By Thursday night, Slone Stultz will have played back-to-back football games in front of a live television audience and under the brightest lights.
The lineman from Mason High School does not play for a Top 25 college program, although the Fox Sports Southwest broadcast crew was already assembling Tuesday at the Puncher Dome for Thursday’s home game pitting the defending Class 2A Division I state champion Punchers against the perennially strong 3A Division I program at Wall.
“All the Fox Sports Southwest people, they’re going to be at practice today (Tuesday),” said Stultz, the Defensive MVP of last year’s state final. “A few of them were there yesterday, but all of them will be here today.”
The pregame show on the FSS broadcast begins at 6:30 p.m. Thursday and will highlight the UIL awarding the 2019 Class 2A Lone Star Cup trophy to Mason High School before kickoff, which is set for 7:08 p.m.
As many as 4,000 fans — and maybe more — are anticipated to invade the Fort Mason City Park area, where the stadium, a rodeo arena and baseball field are all located in the town of about 2,000.
The combined high school student enrollment for Mason (214) and Wall (360) is 574.
It’s the season-opening game for both teams that ultimately only counts in bragging rights between two programs that are intertwined and connected throughout the history of high school football in West Texas.
But this one’s special.
“As a team, we’ve never really seen that before in a game,” Wall all-state defensive end Joe Walker said. “It’s going to be quite the hyped-up atmosphere, more than the playoff games we’ve been in together.”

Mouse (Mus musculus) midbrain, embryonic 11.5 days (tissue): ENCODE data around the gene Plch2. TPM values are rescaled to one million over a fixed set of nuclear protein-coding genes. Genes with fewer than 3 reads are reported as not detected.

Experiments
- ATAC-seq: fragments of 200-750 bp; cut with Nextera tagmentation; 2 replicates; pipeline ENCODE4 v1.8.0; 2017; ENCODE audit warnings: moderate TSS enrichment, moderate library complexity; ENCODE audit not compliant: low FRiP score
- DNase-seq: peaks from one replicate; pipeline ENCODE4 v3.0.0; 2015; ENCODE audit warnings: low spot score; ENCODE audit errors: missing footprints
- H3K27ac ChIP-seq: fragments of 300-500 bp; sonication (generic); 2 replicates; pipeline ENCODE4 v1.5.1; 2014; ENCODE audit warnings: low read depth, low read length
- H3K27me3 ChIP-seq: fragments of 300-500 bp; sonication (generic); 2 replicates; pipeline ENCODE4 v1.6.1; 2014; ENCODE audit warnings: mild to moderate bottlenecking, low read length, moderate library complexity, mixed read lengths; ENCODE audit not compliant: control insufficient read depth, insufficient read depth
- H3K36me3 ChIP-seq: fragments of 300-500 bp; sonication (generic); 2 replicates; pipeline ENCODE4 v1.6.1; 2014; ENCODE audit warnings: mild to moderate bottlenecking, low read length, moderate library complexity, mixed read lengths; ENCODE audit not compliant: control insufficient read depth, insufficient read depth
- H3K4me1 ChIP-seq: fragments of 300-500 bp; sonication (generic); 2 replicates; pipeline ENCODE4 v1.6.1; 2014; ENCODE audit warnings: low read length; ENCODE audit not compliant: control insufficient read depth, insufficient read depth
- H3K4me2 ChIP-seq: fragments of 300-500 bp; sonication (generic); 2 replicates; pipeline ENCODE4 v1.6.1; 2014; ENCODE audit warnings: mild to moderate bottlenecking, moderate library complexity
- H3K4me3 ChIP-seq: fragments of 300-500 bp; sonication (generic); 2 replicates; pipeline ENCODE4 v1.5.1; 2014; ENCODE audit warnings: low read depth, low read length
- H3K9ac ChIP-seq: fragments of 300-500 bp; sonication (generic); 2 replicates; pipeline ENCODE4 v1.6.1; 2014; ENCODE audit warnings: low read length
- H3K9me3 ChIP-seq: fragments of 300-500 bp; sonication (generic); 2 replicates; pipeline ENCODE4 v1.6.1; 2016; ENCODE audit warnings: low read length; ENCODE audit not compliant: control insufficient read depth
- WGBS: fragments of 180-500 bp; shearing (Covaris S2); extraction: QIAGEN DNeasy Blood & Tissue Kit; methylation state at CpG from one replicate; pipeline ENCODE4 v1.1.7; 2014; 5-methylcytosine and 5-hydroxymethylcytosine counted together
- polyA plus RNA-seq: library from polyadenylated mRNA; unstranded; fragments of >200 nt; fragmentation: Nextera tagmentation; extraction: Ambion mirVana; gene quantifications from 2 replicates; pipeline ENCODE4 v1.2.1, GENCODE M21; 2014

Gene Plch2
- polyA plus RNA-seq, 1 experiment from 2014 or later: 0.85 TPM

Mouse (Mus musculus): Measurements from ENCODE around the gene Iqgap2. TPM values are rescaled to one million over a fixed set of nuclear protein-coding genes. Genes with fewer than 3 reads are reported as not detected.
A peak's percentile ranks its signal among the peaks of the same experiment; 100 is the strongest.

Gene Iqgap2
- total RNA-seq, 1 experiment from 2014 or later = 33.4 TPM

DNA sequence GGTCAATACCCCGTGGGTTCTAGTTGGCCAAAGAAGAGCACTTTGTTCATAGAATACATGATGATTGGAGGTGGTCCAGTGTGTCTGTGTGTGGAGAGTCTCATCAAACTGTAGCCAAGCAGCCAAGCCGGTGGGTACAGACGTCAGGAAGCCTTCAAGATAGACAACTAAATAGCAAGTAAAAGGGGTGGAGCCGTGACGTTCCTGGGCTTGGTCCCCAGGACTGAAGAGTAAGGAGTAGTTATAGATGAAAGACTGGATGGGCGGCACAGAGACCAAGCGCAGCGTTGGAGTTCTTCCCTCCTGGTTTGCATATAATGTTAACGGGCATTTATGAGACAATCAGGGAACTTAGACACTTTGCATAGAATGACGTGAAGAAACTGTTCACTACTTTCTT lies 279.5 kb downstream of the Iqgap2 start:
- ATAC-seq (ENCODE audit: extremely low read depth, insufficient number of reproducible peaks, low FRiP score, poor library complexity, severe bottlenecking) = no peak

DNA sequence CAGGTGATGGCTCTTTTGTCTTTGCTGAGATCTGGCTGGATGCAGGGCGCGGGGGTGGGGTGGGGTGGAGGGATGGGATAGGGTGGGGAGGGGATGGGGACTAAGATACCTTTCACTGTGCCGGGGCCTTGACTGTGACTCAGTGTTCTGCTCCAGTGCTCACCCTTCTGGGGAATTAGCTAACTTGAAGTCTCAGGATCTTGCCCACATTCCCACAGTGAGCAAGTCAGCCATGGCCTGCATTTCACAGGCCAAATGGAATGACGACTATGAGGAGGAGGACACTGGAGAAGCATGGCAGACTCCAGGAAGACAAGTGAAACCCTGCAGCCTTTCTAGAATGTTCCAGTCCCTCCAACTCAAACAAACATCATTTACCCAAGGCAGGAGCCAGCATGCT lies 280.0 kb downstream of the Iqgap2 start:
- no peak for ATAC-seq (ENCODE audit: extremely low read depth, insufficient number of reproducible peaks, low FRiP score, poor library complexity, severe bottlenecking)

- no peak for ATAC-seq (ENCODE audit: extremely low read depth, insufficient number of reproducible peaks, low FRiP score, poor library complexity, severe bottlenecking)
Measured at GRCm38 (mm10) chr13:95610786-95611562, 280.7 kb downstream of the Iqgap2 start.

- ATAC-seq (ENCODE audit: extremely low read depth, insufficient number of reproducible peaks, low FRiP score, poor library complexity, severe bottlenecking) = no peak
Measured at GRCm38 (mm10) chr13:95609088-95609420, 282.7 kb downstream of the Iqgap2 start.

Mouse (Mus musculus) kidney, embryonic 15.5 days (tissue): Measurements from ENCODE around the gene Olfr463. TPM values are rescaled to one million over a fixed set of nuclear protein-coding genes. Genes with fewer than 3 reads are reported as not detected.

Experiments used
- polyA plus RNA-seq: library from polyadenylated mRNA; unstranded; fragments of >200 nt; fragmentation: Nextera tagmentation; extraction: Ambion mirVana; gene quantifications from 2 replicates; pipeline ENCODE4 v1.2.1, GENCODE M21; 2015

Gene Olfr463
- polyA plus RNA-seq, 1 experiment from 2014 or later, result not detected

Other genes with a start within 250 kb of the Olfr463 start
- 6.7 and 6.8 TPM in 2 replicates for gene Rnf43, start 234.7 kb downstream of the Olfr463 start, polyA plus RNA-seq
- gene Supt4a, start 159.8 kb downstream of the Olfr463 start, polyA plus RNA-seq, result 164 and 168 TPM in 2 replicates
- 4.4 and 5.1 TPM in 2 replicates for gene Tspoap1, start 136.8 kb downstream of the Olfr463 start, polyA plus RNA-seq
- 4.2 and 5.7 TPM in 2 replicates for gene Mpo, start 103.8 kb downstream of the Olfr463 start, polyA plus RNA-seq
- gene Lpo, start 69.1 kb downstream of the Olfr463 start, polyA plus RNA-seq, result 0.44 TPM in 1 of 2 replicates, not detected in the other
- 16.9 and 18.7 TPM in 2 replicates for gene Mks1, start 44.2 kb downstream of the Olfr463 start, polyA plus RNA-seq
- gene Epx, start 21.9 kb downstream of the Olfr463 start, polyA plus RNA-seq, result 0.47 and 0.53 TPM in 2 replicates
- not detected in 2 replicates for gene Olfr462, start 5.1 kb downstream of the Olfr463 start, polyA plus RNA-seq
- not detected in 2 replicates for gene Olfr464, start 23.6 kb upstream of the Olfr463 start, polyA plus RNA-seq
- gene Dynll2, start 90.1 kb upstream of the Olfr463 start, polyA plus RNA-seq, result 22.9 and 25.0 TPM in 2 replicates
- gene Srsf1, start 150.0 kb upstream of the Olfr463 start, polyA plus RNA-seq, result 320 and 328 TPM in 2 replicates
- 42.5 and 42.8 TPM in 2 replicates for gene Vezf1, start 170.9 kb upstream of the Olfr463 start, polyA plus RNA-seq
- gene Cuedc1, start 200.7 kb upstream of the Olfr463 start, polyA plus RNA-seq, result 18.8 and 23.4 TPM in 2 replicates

Since 2010, the programs have had almost identical records: Wall 105-16, Mason 112-11.
Wall has been to a state championship game, but it was in 2013 before Walker’s class was in junior high. The Hawks went to the state semifinals in 2016 when Walker was a freshman. Wall (9-3) advanced to the regional semifinals last year.
But a televised game, like the state championship, is different.
“I know we don’t like to look down the road to those state games, but if we do make it there, (this game) preps us so we’re not all new to it, so we don’t get all wide-eyed when it really matters,” Stultz said.
“The nerves are really high,” Walker said. “I had a safety talk to me the other day, and he said if he gets an interception, everyone’s going to see it. But that if he doesn’t get a tackle, everyone is also going to see that.”
Star of the show
According to Mason ISD superintendent Stan Whittle, one of the main attractions for the broadcast crew is R. Clinton Schulze Stadium itself, because of the covered grandstand with giant letters spelling out PUNCHER DOME. It was once the main grandstand for the horse racetrack that used to occupy the same space.
“They are building platforms, stages, scaffolding for announcers,” Whittle said. “They’ve brought in extra lighting on the visitor side at the 50-yard line.”